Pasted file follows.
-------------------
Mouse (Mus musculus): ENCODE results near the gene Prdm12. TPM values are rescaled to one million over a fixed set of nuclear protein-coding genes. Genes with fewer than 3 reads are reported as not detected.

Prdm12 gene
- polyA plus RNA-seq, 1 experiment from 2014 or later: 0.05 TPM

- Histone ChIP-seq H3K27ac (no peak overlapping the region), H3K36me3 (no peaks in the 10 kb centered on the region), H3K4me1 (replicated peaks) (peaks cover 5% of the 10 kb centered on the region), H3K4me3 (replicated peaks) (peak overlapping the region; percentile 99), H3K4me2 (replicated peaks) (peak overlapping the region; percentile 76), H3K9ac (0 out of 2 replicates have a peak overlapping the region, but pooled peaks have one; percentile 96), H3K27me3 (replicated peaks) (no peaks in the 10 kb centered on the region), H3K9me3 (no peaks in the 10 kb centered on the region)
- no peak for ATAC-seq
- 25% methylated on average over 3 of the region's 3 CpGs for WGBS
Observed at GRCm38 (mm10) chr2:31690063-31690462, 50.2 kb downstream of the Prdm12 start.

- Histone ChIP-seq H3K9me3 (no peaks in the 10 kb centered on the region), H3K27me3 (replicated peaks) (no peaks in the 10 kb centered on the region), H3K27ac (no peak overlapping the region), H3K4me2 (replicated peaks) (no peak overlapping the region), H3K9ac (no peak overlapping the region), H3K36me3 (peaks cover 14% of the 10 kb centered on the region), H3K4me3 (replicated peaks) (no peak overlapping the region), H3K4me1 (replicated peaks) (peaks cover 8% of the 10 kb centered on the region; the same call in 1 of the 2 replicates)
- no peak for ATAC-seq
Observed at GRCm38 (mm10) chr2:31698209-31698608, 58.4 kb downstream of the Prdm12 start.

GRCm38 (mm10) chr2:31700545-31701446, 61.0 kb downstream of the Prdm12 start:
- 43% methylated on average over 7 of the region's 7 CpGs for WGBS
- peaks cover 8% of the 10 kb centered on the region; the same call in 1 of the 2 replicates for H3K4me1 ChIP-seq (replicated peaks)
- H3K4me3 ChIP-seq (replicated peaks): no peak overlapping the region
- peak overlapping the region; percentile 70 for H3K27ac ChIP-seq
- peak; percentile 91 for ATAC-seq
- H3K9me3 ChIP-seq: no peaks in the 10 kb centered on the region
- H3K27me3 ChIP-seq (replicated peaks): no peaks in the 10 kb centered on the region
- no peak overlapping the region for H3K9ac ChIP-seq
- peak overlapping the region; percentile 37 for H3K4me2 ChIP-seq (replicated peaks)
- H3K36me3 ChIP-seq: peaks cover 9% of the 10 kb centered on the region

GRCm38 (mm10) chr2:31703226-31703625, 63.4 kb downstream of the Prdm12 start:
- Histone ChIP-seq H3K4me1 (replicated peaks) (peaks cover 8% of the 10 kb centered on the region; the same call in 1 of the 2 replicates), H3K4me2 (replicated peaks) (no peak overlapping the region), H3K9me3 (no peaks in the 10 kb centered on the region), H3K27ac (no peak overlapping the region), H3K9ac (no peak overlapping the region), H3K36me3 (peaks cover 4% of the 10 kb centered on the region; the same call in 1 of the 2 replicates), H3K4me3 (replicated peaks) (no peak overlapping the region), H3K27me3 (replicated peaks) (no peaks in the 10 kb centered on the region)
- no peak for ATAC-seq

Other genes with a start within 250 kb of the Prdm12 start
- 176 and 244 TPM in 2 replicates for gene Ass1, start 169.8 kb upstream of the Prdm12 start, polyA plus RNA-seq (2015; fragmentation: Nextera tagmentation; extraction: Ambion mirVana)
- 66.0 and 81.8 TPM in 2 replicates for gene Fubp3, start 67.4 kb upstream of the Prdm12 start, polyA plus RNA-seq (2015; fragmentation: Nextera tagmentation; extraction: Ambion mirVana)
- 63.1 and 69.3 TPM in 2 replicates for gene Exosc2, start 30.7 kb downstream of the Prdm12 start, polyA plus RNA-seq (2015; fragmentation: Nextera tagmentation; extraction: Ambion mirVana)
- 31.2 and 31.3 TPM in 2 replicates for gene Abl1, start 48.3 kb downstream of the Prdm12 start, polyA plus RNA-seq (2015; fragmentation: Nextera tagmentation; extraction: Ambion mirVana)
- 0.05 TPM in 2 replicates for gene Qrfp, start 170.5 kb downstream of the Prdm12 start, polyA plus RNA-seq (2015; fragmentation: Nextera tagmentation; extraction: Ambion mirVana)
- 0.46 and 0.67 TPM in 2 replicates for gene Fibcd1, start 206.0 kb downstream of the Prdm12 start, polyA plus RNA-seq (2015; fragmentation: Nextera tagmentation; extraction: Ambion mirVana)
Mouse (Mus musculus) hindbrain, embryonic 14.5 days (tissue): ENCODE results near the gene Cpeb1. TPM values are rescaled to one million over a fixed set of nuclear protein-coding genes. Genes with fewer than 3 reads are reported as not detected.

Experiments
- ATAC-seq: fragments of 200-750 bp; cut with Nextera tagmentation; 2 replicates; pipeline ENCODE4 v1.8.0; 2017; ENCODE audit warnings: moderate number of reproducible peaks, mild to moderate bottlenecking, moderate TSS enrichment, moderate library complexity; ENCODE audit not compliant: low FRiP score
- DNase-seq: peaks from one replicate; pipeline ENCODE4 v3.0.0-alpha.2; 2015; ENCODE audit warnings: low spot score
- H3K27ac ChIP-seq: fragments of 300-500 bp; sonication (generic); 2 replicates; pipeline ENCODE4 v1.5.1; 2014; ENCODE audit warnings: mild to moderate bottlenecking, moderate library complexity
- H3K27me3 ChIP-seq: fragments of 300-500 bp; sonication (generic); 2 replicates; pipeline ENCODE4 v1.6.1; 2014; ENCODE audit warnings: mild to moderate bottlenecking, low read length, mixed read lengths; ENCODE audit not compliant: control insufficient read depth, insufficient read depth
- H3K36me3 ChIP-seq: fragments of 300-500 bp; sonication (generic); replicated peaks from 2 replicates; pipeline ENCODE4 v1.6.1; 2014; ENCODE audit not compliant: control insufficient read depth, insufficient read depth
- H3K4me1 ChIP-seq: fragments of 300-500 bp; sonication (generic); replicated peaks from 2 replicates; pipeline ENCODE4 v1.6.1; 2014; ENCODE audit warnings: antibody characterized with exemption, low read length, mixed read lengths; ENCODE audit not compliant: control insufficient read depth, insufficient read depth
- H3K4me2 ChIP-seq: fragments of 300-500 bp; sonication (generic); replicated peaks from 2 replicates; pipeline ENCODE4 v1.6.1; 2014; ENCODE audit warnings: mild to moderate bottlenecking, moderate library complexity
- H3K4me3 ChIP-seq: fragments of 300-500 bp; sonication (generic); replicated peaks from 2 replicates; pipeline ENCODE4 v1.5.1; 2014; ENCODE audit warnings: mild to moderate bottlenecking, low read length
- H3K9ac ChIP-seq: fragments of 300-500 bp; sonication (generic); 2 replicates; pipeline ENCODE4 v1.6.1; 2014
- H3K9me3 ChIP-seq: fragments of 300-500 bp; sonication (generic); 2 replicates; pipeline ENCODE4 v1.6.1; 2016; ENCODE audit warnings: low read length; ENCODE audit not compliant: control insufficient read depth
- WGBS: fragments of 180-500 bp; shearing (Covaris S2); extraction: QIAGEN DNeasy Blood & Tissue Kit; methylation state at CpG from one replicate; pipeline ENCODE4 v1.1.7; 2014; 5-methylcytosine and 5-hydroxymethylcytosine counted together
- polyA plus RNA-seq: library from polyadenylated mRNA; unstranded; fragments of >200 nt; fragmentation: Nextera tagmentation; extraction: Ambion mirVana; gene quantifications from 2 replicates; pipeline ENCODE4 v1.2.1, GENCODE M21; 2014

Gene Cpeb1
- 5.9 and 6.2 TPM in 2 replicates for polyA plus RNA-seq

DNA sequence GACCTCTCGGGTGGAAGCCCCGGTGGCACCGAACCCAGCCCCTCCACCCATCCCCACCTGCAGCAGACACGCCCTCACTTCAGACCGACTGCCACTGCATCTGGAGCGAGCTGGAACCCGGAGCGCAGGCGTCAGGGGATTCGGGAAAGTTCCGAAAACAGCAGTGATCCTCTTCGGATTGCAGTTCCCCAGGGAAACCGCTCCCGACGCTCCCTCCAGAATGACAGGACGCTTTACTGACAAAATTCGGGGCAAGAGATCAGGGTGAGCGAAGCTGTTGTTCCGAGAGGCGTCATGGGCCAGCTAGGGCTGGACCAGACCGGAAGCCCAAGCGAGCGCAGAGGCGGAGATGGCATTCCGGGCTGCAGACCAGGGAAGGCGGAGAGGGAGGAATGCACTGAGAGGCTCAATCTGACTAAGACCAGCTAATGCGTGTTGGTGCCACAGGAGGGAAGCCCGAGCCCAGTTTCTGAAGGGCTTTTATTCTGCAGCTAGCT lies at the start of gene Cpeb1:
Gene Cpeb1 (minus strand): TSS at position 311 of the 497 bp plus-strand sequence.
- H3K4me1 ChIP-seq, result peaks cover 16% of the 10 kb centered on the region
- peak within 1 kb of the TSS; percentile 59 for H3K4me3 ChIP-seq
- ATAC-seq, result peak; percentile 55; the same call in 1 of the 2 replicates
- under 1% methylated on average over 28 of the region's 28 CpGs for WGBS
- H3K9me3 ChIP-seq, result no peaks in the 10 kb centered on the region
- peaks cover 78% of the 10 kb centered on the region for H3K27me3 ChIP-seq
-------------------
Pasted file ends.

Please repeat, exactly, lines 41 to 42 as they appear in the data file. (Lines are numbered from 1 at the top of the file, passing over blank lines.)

- H3K4me3 ChIP-seq: fragments of 300-500 bp; sonication (generic); replicated peaks from 2 replicates; pipeline ENCODE4 v1.5.1; 2014; ENCODE audit warnings: mild to moderate bottlenecking, low read length
- H3K9ac ChIP-seq: fragments of 300-500 bp; sonication (generic); 2 replicates; pipeline ENCODE4 v1.6.1; 2014